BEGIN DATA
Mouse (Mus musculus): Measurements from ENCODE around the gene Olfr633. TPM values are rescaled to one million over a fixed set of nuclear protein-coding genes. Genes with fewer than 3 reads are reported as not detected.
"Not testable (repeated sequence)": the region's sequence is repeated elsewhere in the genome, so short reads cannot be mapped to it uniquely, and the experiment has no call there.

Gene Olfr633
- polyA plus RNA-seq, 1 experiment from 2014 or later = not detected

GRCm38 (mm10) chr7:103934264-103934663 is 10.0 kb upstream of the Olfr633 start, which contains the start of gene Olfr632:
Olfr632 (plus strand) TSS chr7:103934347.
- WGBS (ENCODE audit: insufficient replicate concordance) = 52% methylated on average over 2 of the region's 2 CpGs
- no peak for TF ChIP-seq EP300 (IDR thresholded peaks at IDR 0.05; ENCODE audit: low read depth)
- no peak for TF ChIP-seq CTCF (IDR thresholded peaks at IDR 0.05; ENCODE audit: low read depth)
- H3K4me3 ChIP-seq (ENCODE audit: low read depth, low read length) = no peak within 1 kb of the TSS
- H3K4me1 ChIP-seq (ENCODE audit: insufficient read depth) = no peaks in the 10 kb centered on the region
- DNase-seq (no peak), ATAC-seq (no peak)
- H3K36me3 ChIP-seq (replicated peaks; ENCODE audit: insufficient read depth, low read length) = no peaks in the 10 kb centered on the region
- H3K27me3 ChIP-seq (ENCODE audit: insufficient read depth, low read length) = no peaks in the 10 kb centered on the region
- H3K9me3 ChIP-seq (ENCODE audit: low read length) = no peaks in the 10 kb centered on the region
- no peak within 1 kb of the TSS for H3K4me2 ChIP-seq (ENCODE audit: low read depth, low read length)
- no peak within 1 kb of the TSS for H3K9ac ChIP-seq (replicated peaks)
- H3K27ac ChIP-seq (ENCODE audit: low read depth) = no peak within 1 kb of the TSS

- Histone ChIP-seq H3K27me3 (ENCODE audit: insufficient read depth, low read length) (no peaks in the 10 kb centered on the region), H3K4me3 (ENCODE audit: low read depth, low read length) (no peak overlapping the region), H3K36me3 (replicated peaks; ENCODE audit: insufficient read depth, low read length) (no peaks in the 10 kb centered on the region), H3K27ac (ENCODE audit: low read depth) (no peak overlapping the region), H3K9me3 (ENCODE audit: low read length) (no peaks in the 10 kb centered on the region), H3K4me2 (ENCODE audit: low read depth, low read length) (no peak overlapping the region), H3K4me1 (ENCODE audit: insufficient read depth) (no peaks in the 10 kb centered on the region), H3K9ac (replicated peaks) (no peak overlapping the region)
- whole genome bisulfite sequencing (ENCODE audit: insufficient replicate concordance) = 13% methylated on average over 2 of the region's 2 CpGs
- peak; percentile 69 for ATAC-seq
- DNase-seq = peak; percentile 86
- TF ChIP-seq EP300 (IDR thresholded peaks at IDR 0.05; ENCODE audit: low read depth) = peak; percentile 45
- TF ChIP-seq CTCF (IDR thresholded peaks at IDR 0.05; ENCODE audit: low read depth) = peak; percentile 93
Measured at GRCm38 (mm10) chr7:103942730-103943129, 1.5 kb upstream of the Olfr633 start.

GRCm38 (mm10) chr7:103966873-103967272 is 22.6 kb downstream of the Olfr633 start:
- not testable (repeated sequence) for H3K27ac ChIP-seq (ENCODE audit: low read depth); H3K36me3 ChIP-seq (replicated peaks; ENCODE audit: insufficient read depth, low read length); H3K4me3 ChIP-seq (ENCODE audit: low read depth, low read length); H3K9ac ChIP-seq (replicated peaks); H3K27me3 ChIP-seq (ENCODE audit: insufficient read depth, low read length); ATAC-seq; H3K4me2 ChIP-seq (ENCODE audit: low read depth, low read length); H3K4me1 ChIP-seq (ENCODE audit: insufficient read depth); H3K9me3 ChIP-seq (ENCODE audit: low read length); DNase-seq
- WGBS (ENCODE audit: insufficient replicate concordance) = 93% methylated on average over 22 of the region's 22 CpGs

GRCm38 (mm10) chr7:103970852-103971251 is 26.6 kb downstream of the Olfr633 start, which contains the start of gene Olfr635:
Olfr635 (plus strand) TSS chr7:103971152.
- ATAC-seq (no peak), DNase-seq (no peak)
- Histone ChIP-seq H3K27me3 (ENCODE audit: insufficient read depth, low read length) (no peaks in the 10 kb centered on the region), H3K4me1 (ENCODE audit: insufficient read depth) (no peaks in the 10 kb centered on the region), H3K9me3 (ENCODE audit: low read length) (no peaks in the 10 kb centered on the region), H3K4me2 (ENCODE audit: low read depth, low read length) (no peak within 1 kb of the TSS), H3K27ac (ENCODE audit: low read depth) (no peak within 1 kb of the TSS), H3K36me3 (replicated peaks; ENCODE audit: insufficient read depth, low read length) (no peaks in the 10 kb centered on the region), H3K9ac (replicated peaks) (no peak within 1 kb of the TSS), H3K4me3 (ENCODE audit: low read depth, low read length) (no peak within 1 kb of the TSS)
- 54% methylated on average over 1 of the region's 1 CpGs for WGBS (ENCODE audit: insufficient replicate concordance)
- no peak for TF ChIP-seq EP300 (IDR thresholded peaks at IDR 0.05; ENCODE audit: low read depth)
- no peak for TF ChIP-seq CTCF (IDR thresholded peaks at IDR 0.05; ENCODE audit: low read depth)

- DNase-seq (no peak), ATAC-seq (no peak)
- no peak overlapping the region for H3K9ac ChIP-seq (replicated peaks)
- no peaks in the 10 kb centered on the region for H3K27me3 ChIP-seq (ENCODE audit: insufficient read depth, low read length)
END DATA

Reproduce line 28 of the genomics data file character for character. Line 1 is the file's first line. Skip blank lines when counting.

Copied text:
- WGBS (ENCODE audit: insufficient replicate concordance) = 93% methylated on average over 22 of the region's 22 CpGs